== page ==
Chris R is a New Yorker, although he has shed his Long Island accent. He was born in 1956 and grew up on the south shore of Long Island surrounded by boats and water sports. He had a motor boat by the time he was 12. “The 60’s were a wonderful time to grow up in the suburbs of New York”, he says. Chris grew up in an extended family; his German grandparents lived on their property in a converted garage. Chris is the youngest of three, with his sister Donna and his brother Chip.
The family attended the Episcopalian Church, but the family was not particularly religious. Chris’ mother made sure the kids went to church, but after they were confirmed, there was no pressure to continue to attend. His family were ardent Democrats who were liberal and antiwar, and worked in the Civil Rights movement.
Chris’ mother stayed home to raise the kids. She loved to garden and cook. She entered the work force after the children grew up and became an executive secretary in Manhattan. Chris’ father was a history teacher and a football coach who went on to earn his Doctorate. He taught at Baldwin High School. Chris attended that high school for a year before he transferred to an all-boys prep school in upstate New York called Millbrook. There he played football, and his team went undefeated his senior year, which is still a fond memory for him.
When Chris applied to colleges, he was delighted to get into Columbia University. After two years in the country, he was eager to move to New York City. At Columbia, he majored in Philosophy, and earned his Bachelor’s Degree in 1979. Chris also developed his artistic abilities in figure drawing and landscape painting.
After graduating from college, Chris married an artist and they moved to Munich, Germany where Chris worked as a silk screen designer for a T shirt company. After the business failed, Chris’ wife went to Berlin and he hitchhiked around Italy, where he lived for a while on a farm in Tuscany and picked grapes. (He denies ever stomping on grapes in a big barrel.)
When it was time to return to the U.S., Chris’ wife stayed behind and became a punk artist in Berlin. Chris moved to Seattle where he lived with friends in a classical music commune. When he returned to New York, his wife came from Germany, and Chris got a job teaching in a Catholic school in the Bronx. This Catholic school was run by Marist Brothers who believe you should teach where the need is greatest. Chris is very grateful that he learned the craft of teaching from these good men.
After his marriage fell apart, Chris moved to San Francisco. There were no teaching jobs available, so he worked in a restaurant and worked his way from being a bus boy to a respected waiter in an upscale restaurant. He went through a divorce and his wife later contracted and died from AIDs associated with IV drug use.
Chris decided to move to Sarasota where his parents lived; he simultaneously worked in a restaurant and studied for a teaching degree. After work one night, he was intrigued by an ad for the Army that not only promised to help you be all you can be but to give you college money as well. So, he joined the US Army Infantry for 2 years with the condition that he wanted to be posted in Germany. He loved Germany and drove a Bradley in the Desert Storm war in Iraq. Since the Army gave Chris most weekends off, he bought a car and had a great time traveling around Europe.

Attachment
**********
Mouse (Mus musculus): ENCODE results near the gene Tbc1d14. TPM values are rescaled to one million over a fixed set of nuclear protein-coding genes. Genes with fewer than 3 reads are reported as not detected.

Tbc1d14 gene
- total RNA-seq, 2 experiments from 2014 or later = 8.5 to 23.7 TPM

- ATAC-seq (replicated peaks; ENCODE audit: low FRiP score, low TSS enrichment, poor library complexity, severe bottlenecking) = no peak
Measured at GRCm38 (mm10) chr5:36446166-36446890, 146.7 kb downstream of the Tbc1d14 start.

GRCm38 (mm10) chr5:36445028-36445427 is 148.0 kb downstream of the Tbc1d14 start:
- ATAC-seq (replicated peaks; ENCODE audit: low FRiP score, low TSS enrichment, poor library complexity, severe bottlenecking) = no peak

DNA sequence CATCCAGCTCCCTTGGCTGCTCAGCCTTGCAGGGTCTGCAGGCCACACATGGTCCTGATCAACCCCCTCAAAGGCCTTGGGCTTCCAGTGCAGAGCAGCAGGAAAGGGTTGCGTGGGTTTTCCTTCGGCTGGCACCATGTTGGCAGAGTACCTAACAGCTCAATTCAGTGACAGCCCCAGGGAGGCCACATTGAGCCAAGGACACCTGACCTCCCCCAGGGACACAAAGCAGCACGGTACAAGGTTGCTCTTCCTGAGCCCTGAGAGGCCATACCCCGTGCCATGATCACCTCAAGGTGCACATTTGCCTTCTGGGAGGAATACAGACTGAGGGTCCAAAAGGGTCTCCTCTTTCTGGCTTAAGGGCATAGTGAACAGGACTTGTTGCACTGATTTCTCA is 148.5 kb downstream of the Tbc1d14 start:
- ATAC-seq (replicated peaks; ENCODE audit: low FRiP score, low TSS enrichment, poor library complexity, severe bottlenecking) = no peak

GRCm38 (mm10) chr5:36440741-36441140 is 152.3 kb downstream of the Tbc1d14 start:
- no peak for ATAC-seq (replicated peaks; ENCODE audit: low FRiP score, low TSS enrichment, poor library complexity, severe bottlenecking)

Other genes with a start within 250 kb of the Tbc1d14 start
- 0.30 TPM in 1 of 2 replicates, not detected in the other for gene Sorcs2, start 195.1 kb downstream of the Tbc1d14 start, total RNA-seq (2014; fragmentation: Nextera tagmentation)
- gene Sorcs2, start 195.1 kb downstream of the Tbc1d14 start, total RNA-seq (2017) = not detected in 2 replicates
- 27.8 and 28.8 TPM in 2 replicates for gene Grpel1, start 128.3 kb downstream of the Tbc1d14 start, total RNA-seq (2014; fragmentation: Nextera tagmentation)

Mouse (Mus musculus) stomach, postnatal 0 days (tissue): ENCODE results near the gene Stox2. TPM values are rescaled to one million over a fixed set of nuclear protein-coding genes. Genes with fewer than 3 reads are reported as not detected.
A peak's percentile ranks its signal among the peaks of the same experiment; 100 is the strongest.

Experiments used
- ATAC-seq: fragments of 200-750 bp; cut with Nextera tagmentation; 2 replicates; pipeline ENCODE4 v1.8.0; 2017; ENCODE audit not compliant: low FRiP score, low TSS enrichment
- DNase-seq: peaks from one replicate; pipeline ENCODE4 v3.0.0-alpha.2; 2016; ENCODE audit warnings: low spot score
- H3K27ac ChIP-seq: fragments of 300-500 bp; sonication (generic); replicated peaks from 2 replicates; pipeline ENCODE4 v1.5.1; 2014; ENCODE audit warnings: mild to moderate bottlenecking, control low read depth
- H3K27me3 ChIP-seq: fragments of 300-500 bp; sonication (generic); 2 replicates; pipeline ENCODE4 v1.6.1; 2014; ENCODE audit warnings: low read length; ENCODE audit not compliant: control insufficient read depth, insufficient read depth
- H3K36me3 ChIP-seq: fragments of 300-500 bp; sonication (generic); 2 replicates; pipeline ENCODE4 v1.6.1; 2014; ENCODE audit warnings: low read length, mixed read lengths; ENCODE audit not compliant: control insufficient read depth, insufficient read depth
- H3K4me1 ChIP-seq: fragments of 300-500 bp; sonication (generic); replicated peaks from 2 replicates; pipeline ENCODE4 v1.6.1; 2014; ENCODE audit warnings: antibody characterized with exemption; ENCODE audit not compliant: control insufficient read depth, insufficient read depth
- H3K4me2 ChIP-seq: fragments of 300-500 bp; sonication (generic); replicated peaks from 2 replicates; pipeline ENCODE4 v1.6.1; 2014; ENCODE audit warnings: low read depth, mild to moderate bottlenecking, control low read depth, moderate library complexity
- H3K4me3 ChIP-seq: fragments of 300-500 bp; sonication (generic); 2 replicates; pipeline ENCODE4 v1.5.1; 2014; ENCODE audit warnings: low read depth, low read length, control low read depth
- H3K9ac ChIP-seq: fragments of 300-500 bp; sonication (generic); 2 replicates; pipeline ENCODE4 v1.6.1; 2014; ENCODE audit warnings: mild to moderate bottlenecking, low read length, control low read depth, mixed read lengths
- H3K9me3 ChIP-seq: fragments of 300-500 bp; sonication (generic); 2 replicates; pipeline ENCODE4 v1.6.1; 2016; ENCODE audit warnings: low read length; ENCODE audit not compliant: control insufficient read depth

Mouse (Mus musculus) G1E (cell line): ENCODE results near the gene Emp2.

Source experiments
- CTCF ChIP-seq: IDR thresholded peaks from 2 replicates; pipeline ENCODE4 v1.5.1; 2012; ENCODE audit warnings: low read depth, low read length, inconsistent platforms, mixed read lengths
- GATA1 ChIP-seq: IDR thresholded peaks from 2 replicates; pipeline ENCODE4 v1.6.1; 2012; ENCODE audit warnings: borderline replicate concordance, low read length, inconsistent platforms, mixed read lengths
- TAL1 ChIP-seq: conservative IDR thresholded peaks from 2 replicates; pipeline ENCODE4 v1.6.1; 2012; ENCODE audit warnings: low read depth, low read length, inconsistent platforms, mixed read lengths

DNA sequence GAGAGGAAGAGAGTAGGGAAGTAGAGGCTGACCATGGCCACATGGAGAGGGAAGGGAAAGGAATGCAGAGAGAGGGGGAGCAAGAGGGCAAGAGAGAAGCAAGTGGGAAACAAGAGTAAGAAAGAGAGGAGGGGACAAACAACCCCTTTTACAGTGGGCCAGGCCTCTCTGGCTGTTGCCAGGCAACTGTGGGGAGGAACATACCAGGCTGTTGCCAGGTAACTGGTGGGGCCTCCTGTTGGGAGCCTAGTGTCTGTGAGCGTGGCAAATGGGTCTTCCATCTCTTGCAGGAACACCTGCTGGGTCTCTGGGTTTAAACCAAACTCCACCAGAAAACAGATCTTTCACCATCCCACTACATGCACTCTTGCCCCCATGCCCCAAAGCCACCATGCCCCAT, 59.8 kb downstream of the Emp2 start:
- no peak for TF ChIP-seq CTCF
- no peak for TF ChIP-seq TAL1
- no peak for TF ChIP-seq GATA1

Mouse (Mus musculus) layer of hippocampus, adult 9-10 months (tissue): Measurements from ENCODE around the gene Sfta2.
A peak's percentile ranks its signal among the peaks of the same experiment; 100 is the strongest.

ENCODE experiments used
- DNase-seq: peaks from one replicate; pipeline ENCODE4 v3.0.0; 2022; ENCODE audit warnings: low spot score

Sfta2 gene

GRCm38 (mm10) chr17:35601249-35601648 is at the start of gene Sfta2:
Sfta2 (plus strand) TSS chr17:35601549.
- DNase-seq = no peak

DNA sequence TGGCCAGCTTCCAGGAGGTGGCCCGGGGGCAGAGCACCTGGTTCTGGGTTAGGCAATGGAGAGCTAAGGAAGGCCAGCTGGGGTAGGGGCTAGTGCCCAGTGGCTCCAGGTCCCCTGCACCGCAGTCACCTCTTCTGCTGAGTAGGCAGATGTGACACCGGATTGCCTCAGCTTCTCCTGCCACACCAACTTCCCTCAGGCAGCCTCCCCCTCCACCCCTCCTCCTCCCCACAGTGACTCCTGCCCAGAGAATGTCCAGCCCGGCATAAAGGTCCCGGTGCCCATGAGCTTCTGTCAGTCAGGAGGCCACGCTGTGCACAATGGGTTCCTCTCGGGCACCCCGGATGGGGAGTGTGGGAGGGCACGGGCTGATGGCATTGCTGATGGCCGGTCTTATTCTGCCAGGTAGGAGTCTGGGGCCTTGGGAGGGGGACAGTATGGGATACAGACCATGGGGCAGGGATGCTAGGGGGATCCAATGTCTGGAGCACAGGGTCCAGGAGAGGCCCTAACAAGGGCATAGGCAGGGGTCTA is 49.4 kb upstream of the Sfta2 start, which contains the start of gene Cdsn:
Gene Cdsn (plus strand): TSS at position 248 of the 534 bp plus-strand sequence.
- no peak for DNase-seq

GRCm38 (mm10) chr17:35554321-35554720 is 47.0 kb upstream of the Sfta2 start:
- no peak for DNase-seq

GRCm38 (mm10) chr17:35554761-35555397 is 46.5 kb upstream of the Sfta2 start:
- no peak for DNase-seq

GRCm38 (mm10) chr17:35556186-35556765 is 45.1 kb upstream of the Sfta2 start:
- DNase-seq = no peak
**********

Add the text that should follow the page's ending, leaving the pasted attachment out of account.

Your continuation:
Chris returned to Florida and used his college money to get a teaching certificate. He got a job with an ex Navy Seal in a school that combined academics with windsurfing and kayaking. This was his introduction to the sports, and he ran a kayak shop in Port Charlotte while taking classes for his teaching degree. He met Vicki S in these college years.
Next, Chris taught in a prep school in Sarasota where he noticed the sharp contrast between the spoiled kids who talked back and the military where people obeyed orders. He admits that this sometimes made him angry. He decided to seek out the Quakers because he knew that they had a peace testimony and that perhaps they could help him to deal with conflict in a loving and peaceful way.
Around this time Chris discovered the Baha’i religion and got deeply involved with their community. While he still loves the theory of the faith, he found their method of worship to be quite boring. He then met a woman who had been teaching in China, who put him in touch with a Baha’i recruiter for international schools. So, Chris investigated that and moved to China for two years to teach 4th grade Taiwanese, Japanese and Korean kids in a special international school.
Chris returned to Florida, started painting again, and got into substitute teaching, which he says he loved. He says, “I got pretty good at it. Although it was not well paid, it was great fun and it gave me lots of freedom and a fine quality of life.” He also had an opportunity to live in Giverny, France for 2 summers to focus on his plen air landscape painting.
Chris retired from teaching at age 61. He is currently living at his sister’s house with her husband and his mother. He wants to get more involved in discussing Quaker theology and practice. He knew within the first 15 minutes of his first Quaker meeting that this form of worship was a perfect fit for him. He loves the spiritual power of the unprogrammed meeting: “I believe that it is an ideal way to approach God, to love Him, to worship Him, and to serve His Noble Cause.”